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This probiotic soap doesn’t pollute rivers it gets into—it helps clean them

Washing clothes in rivers can damage the ecosytems and make the water undrinkable. A new soap does the opposite—using probiotics to eliminate pollution.

This probiotic soap doesn’t pollute rivers it gets into—it helps clean them
[Photo: courtesy Fahrenheit DDB]
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In parts of Peru, it’s still common to wash laundry in rivers and streams, both because of tradition and because millions of people don’t have running water at home. Using laundry soap can pollute the same water that people also rely on for drinking, cooking, or bathing. But a new kind of probiotic soap was designed to help clean the water instead.

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“The idea is very simple: take advantage of the Andean cultural heritage of washing their clothes in the rivers, so the rivers can be cleaned,” says Ricardo Chadwick, partner and creative director at the creative agency Fahrenheit DDB, which partnered on the project with Andea, a bottled water company, and a Peruvian startup called Cirsys.

[Photo: courtesy Fahrenheit DDB]
The partners spent two years developing a solution—a bar soap that contains microorganisms that can remove pollution. “This microorganism . . . feeds itself from the pollution of the river, reducing drastically the levels of nitrate and ammoniac, the type responsible for spreading bacteria that affect humans,” Chadwick says. “These microorganisms are freed when the bar of soap is used, and they get attached to the rocks and river weeds, staying there even after the washing ritual.”

[Photo: courtesy Fahrenheit DDB]
The process can help clean both pollution from other laundry soap, and from sewage that also ends up in rivers. As thousands of people keep returning to a river or other water source to wash with the soap, the microorganisms will continue to feed on the pollution. “With the bar of soap, the Andean tradition becomes a constant cleaning system,” he says. In before-and-after samples taken of river water, the soap helped remove pollutants like nitrates with 75-85% efficiency.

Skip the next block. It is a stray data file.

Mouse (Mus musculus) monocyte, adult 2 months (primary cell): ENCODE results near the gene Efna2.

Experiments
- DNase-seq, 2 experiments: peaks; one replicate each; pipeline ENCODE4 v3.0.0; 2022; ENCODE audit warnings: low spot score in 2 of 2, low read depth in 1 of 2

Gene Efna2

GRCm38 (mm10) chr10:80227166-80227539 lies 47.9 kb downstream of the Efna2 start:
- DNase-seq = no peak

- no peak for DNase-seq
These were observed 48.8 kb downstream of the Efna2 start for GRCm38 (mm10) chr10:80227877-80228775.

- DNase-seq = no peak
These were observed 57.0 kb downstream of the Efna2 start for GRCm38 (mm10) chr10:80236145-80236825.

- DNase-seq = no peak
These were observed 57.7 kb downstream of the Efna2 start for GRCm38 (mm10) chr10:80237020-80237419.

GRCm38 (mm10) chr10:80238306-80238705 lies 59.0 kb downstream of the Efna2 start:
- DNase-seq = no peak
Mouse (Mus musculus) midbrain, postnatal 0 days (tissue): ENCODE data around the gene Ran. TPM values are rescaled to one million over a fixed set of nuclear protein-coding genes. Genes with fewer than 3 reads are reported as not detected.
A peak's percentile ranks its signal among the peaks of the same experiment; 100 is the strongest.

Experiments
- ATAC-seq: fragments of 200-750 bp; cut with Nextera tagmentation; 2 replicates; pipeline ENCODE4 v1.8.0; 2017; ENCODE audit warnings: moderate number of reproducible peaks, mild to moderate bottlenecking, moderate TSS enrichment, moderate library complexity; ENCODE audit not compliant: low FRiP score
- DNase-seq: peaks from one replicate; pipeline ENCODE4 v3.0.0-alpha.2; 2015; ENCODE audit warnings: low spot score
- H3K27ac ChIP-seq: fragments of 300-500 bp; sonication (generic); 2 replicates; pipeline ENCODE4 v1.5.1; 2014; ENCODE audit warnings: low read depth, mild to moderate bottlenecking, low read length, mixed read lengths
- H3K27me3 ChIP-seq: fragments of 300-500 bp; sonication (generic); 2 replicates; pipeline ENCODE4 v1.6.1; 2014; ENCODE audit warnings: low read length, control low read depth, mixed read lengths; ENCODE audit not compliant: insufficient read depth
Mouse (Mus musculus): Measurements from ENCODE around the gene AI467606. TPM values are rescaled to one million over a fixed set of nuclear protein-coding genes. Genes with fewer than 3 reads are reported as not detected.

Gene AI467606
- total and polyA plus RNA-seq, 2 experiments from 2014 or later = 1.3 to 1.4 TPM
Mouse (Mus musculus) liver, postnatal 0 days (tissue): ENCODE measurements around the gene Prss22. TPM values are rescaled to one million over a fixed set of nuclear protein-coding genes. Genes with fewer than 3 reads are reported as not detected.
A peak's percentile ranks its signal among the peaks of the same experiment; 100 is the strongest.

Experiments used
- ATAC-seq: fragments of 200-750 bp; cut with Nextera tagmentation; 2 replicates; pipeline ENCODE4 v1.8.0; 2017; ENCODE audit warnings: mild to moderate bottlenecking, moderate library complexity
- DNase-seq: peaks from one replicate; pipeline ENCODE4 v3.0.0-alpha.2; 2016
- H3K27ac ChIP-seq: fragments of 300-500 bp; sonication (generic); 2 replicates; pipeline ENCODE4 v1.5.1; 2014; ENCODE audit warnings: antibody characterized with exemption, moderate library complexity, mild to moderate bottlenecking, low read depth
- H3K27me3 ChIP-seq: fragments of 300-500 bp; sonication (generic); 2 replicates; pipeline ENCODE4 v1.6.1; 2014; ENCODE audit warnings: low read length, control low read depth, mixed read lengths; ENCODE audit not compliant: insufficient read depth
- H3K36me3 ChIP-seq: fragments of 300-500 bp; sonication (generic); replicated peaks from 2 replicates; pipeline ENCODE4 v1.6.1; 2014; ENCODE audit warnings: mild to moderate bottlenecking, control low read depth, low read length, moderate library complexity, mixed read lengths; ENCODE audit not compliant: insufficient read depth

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After a pilot project to test the soap, the partners now hope to convince soap manufacturers to incorporate the technology. “Now that we have confirmed its effectiveness, our goal is to transfer the rights of the formula to a major soap manufacturer, or even government social programs, so it can be available to as many people it can reach, at an affordable price,” says Chadwick. “The potential of this project is huge. Companies like P&G or Unilever could make this a reality all over Latin America, Africa, and Asia—three continents where washing clothes at the riverbanks is still a tradition.”

About the author

Adele Peters is a staff writer at Fast Company who focuses on solutions to some of the world's largest problems, from climate change to homelessness. Previously, she worked with GOOD, BioLite, and the Sustainable Products and Solutions program at UC Berkeley, and contributed to the second edition of the bestselling book "Worldchanging: A User's Guide for the 21st Century."

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